Man of ideas
By Chris Rodley
His appointment as Director of the Edinburgh International Festival surprised some, but Jonathan Mills has proved the naysayers wrong, earning an extension to his term and showing himself to be the perfect cultural attaché.
Jonathan Mills learnt one of his most important life lessons in the unlikely setting of a class for first-year students on how to use Fisher Library.
“The class was taken by this rather wonderful middle-aged lady who told us she had seen thousands of students, studying everything from engineering to eschatology,” he recalls. “She said her responsibility was to teach us to regard the library as a companion on our journey through life, so no piece of knowledge would be strange or unusual to us.”
The librarian’s encouragement not to fear new ideas – but also to be appropriately critical of them – continues to guide Mills (BMus ’84) today. Indeed, it is part of his job description as director of the Edinburgh International Festival, for which he curates some of the world’s most exuberant forms of artistic expression, from the ancient Persian theatre called Ta’zieh to western ballet influenced by Chinese opera.
Written off as a minnow
His appointment in 2006 to one of Europe’s top arts posts surprised many onlookers (and caused arts commentator Norman Lebrecht to write off the antipodean as a “minnow”). Up to that point, Mills had held two major appointments in Australia, as artistic adviser to the Brisbane Biennial International Music Festival and as director of the Melbourne International Arts Festival.
Proving his critics wrong, he produced a string of much-admired festivals and, with his contract renewed, will stay at the helm of the Edinburgh juggernaut until 2014.
His philosophy as a curator, he says, has been to hold a public conversation with his audience, reflecting their hopes and concerns; his job is not to be a project manager who decides “which Beethoven symphonies to schedule on what night”. This year, the event will respond to the excitement surrounding the London Olympics, which takes place just before the festival kicks off on 9 August.
Yet despite his high-profile achievements, Mills still regards festival directing as a “fascinating adjunct” to his true vocation.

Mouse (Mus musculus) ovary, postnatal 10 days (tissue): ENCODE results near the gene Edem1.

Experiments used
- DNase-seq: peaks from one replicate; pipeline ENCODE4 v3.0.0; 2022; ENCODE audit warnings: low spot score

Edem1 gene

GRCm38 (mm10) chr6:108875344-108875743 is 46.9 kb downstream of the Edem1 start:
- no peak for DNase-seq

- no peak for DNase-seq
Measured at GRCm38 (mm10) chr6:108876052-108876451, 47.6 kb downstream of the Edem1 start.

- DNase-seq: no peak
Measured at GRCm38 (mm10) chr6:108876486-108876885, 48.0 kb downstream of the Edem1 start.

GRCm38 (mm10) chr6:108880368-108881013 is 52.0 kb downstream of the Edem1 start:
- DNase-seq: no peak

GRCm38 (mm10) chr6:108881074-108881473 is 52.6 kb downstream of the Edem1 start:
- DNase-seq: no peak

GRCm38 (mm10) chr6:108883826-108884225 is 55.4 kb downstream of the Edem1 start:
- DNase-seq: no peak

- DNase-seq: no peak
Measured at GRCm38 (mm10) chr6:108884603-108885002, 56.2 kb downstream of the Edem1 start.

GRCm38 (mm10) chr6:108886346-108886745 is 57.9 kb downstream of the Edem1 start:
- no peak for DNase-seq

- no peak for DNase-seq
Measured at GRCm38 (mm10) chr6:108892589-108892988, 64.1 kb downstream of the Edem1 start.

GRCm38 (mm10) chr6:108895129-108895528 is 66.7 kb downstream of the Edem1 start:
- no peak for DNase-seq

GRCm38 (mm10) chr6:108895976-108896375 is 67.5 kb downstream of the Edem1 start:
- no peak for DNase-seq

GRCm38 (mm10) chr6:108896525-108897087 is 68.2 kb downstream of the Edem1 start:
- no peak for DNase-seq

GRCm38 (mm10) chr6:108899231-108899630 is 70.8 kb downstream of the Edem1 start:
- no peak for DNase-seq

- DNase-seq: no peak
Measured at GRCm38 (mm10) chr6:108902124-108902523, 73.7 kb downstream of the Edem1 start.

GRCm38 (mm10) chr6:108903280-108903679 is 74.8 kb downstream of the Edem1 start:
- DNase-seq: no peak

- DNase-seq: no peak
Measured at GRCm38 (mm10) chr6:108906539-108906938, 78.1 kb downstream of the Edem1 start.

“I see myself as a composer who has, from time to time, run festivals,” he says.
Japanese music mixed with The Eagles
His passion for composing was kindled during his Bachelor of Music studies at the University by memorable faculty staff such as composer Peter Sculthorpe and Associate Professor Winsome Evans, whose lessons wove together traditional Japanese music with The Eagles.
Peers were a strong influence, too – not just his fellow composition students but friends studying Australian literature. Mills recalls long, revelatory discussions at Manning Bar which introduced him to Australian poets ranging from Charles Harpur to Dorothy Porter. As a result, he went on to collaborate with Porter on his chamber opera The Eternity Man.
Mills also has other operas to his credit, including Sandakan Threnody, about the World War Two death march of Australian and British POWs. He continues to compose today – in January, he spent time on the NSW South Coast developing a new work – and he intends to return to the art form in earnest once his term at Edinburgh ends.
Another role in which Mills has distinguished himself is as a catalyst for public debate, particularly in the arts, a skill mentioned in the citation for his Order of Australia last year. One issue he is particularly passionate about is the need for Australians to embrace the cultural expression of other countries: multiculturalism means more than just being able to eat at “a bigger range of restaurants”, he says.
Tackling this need might just help us create a cosmopolitan society based on respect and understanding, he believes. “If you study Indian classical music, for example, you understand the incredible sophistication of that music,” Mills explains. “Because you have an understanding of their culture, you are not going to be disrespectful to an Indian you meet.”